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Young Thurgood: The Making of a Supreme Court Justice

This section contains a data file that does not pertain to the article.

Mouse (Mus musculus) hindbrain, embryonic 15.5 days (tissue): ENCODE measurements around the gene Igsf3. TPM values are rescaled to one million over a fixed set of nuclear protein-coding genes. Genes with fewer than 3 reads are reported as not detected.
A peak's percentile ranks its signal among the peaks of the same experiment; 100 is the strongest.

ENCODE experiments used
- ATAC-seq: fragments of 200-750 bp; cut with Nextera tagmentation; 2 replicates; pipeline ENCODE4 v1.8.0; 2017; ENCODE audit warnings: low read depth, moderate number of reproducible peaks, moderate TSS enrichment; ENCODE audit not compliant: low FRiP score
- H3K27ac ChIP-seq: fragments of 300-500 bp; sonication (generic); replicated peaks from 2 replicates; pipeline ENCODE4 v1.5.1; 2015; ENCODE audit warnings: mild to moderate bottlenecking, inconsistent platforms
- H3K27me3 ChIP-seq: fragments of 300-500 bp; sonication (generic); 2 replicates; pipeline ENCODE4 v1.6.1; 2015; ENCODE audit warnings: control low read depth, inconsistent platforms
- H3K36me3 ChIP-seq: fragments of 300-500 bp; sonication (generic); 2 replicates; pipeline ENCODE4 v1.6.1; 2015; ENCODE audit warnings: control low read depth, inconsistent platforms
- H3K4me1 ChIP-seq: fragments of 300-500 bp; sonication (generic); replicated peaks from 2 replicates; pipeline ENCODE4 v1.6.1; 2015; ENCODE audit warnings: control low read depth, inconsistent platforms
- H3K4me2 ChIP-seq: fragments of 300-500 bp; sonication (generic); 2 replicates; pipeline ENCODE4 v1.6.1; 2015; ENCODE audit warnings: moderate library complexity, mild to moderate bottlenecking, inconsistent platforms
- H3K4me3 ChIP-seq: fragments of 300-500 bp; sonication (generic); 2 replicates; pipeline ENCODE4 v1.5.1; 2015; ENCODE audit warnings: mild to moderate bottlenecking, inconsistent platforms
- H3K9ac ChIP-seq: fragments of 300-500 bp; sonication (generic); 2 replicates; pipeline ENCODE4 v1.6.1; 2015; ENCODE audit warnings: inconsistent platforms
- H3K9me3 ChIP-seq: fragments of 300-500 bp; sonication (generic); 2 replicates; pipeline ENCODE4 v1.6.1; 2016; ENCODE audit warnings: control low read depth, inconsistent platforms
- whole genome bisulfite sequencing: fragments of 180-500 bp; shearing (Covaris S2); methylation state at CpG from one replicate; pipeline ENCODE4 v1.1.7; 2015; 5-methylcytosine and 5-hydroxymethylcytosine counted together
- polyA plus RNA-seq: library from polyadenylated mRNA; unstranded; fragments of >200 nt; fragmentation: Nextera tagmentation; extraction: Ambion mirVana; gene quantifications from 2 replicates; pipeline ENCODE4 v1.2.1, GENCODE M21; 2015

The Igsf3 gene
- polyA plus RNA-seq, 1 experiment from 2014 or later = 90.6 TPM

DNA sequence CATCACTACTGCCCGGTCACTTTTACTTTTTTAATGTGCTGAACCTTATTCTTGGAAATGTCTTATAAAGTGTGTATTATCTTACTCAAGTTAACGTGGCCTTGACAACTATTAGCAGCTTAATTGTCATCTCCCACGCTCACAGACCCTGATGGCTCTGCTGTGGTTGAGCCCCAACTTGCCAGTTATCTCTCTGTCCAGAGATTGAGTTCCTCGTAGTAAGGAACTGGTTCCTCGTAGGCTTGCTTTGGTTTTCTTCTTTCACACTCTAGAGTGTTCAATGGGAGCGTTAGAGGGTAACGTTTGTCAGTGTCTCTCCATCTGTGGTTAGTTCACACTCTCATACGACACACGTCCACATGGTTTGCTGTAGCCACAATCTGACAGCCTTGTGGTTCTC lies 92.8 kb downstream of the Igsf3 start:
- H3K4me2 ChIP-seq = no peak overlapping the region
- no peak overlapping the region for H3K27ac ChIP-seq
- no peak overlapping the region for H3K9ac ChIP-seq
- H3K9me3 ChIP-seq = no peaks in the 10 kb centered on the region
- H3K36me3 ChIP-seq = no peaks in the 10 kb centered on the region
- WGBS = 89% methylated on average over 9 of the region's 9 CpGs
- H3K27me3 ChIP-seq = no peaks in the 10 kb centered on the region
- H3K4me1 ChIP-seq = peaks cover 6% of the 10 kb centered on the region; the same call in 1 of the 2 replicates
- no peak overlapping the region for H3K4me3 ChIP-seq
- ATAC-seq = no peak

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Thurgood Marshall was the most important American lawyer of the twentieth century. He transformed the nation's legal landscape by challenging the racial segregation that had relegated millions to second-class citizenship. He won twenty-nine of thirty-three cases before the United States Supreme Court, was a federal appeals court judge, served as the US solicitor general, a Thurgood Marshall was the most important American lawyer of the twentieth century. He transformed the nation's legal landscape by challenging the racial segregation that had relegated millions to second-class citizenship. He won twenty-nine of thirty-three cases before the United States Supreme Court, was a federal appeals court judge, served as the US solicitor general, and, for twenty-four years, sat on the Supreme Court. Marshall is best known for achievements after he relocated to New York in 1936 to work for the NAACP. But Marshall's personality, attitudes, priorities, and work habits had crystallized during earlier years in Maryland. This work is the first close examination of the formative period in Marshall's life. As the authorn shows, Thurgood Marshall was a fascinating man of contrasts. He fought for racial justice without becoming a racist. Simultaneously idealistic and pragmatic, Marshall was a passionate advocate, yet he maintained friendly relationships with his opponents. Young Thurgood reveals how Marshall's distinctive traits were molded by events, people, and circumstances early in his life. Professor Gibson presents fresh information about Marshall's family, youth, and education. He describes Marshall's key mentors, the special impact of his high school and college competitive debating, his struggles to establish a law practice during the Great Depression, and his first civil rights cases. The author sheds new light on the NAACP and its first lawsuits in the campaign that led to the 1954 Brown v. Board of Education school desegregation decision. He also corrects some of the often-repeated stories about Marshall that are inaccurate. The only biography of Thurgood Marshall to be endorsed by Marshall’s immediate family, Young Thurgood is an exhaustively researched and engagingly written work that everyone interested in law, civil rights, American history, and biography will want to read.